After I left the office, I went home and did some research into the requirements of an audiology clinic. One of them was that the audiologist must have clear and excellent speech. When I filed a complaint, I was informed that particular clinic was not officially recognized as being part of a professional hearing healthcare organization (ie: Listen Up). It appeared to be run by someone doing it on their own. This horrified me and I wondered how many other people were victims of their unprofessional services and getting poor healthcare in return. I was smart enough to never return to that office.

After a lot of trial and error, I finally found a clinic that I trusted with honest and qualified staff who knew the ins and outs of programming hearing aids and dealing with my type of hearing loss. It took time and a lot of repeat visits to get the right fit for me. I've learned that it takes an inordinate amount of patience to get the right kind of service that I needed for my hearing loss. Since my type of hearing loss is so severe, there are very few clinics out there that have the right kind of experience in dealing with it. This had turned into a valuable learning experience for everyone.

The next time you visit a new business, especially a healthcare organization, when your gut tells you that something feels off, trust it. It's not worth jeopardizing your health or your lifestyle. Walk away from it. Find a better and more qualified service that suits you. This same principle can apply to anything in your life, if you immediately feel uncomfortable with someone or their business, that's a big warning sign that you don't belong there. Your body is sending you signals that something is wrong. Trust your instinct. I learned that lesson the hard way.

Ironically when I look back at some of the situations I've been in, they could've been avoided if I had listened to those warning bells. I knew something was off the first time I met them and yet I ignored it. Now I wish I hadn't. I should've walked away when I had the chance.

When you are searching for new services, make sure that you talk to other people to get a better perspective about how they treat their customers. Do some research online, check the reviews and comments about them. Most people will ask me where they can go to get new hearing aids or have their hearing tested. That's being smart. They are doing the right thing. I've lived and traveled all over Ontario and have utilized many hearing aid services. I know which ones offer superb care and products and which ones to avoid.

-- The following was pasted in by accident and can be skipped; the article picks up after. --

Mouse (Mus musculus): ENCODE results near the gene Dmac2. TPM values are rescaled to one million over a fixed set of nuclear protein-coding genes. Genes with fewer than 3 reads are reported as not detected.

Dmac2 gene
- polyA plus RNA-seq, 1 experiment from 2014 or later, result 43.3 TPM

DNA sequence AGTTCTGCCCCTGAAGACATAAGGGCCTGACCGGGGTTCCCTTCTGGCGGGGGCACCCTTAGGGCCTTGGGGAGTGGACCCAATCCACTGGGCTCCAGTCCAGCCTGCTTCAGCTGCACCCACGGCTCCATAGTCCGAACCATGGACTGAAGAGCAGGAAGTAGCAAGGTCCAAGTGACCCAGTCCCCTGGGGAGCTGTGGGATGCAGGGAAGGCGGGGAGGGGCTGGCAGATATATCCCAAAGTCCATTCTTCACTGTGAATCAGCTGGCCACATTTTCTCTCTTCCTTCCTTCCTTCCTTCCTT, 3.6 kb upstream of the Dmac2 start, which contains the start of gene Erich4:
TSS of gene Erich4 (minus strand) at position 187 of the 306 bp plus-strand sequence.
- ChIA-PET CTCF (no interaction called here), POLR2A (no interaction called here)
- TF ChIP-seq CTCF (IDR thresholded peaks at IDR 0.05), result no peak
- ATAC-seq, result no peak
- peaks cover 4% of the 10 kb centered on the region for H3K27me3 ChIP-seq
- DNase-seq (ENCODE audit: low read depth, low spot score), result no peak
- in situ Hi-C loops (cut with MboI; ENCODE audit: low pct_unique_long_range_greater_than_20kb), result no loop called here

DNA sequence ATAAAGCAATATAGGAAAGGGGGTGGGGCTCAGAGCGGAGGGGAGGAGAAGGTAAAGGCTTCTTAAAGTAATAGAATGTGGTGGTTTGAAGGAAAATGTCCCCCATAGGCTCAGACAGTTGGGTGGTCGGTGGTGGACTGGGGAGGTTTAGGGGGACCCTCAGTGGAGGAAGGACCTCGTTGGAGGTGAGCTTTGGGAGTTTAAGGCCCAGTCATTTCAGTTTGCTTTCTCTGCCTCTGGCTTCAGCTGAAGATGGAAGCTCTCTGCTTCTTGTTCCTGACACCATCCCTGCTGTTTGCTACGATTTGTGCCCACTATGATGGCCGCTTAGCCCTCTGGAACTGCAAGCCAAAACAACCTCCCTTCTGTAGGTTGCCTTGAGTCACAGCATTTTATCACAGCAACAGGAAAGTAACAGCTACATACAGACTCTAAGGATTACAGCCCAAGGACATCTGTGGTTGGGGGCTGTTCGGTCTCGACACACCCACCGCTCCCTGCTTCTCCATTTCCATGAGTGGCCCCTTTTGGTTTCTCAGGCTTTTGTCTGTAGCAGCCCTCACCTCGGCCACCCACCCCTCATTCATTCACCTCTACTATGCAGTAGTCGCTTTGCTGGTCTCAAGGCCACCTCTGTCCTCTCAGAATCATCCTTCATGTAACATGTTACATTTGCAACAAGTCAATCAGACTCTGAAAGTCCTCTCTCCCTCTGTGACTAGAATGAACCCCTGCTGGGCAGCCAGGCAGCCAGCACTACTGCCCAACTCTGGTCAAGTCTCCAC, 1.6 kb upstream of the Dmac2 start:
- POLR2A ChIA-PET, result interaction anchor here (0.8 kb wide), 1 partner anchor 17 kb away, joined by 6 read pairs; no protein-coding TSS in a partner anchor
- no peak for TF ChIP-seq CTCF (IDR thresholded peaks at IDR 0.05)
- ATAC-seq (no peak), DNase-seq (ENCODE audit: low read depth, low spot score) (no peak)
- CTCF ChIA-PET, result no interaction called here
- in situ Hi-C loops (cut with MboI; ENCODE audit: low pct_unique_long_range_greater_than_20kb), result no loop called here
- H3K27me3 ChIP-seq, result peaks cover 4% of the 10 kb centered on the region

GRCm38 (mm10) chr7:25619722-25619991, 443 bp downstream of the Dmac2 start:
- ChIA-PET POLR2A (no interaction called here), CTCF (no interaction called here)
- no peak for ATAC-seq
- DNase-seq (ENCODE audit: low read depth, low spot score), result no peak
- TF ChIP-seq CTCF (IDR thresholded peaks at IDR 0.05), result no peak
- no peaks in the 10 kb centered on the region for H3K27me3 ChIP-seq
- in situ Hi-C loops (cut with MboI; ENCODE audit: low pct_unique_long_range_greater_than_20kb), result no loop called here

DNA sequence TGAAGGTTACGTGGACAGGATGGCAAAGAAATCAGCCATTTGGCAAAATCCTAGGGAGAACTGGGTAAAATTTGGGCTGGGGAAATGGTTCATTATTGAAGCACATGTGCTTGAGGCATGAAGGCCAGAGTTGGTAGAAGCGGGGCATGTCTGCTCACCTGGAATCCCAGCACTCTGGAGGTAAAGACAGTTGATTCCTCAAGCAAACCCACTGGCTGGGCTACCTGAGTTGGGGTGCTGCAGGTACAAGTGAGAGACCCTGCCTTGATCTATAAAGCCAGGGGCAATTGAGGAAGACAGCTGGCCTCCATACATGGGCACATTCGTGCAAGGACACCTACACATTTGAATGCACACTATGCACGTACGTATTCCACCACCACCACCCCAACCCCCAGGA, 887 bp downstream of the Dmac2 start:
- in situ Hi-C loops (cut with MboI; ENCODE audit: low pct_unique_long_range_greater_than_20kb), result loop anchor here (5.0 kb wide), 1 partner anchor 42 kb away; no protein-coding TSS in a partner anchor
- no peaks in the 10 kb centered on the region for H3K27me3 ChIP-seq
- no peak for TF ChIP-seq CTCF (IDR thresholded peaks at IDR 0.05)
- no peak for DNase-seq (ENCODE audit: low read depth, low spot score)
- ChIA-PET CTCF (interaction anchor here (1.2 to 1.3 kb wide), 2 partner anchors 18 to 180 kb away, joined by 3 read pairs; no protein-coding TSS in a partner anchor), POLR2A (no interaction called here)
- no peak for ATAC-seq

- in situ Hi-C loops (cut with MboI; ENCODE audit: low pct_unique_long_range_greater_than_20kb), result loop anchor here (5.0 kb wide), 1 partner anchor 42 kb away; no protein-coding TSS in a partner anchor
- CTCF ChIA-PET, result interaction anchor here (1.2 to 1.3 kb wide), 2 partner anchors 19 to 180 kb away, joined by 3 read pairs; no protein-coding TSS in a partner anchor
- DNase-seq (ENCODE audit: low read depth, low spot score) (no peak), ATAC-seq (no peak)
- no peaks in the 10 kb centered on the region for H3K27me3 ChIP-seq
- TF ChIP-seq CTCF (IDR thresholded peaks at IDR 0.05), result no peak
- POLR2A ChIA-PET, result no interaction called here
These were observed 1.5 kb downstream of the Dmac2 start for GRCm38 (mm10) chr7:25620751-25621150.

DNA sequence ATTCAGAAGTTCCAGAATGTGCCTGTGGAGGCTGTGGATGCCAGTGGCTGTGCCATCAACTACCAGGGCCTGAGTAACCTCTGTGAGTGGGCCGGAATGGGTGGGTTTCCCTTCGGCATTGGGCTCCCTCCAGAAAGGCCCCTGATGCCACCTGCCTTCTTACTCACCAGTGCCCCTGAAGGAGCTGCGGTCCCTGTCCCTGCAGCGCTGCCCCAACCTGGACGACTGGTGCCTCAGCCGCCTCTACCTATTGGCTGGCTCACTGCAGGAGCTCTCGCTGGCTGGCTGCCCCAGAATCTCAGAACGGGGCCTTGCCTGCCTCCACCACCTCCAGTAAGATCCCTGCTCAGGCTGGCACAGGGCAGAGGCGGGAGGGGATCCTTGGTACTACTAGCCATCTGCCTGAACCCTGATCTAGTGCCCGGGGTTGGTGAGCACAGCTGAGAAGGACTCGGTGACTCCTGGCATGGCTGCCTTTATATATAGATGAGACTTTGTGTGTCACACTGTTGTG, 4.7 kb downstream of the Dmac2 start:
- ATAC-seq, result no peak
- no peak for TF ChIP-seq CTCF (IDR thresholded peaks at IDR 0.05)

As a person with a disability, you are responsible for finding the best care for yourself. Period. No one else has the right to tell you how to live your life. Even though they may be kindhearted people with the best intentions, they have no idea what it's like to deal with a permanent disability on a daily basis. If you find yourself in a position where someone is trying to push a particular product or brand on you and it feels like an aggressive tactic, that's a sign their business is not the right place to be. Keep looking. Go elsewhere. There are many clinics out there where you can feel comfortable talking to the staff and finding a product that suits your lifestyle and type of hearing loss. The focus should be on you.

At my age, I've learned a lot of life lessons. Namely that I should listen to my body and trust my instincts. If it feels wrong, I need to take a moment and figure out if it's the right place for me. That rule applies to virtually every aspect of my life such as work, relationships and sports. If the environment feels toxic and I'm the receiving end of a lot of inappropriate behaviour or negativity, then it's time for me to move on. It's hard walking away from those situations but it's necessary to protect myself from harmful energy and attitudes. I have enough on my plate as it is, there is no need to deal with others that don't understand the difficulties I go through on a daily basis.

Do yourself a favour and listen to your body. It's important.


On an interesting note, I found a great list featuring misconceptions about hearing loss and hearing aids, go take a look:

https://thephysiciansblog.wordpress.com/2016/01/05/7-misconceptions-about-people-with-hearing-loss/?preview_id=36974&preview_nonce=66549d2f33&post_format=standard&preview=true


In : 2016 


Tags: trust  instincts  listen  perceptions  opinions  audiology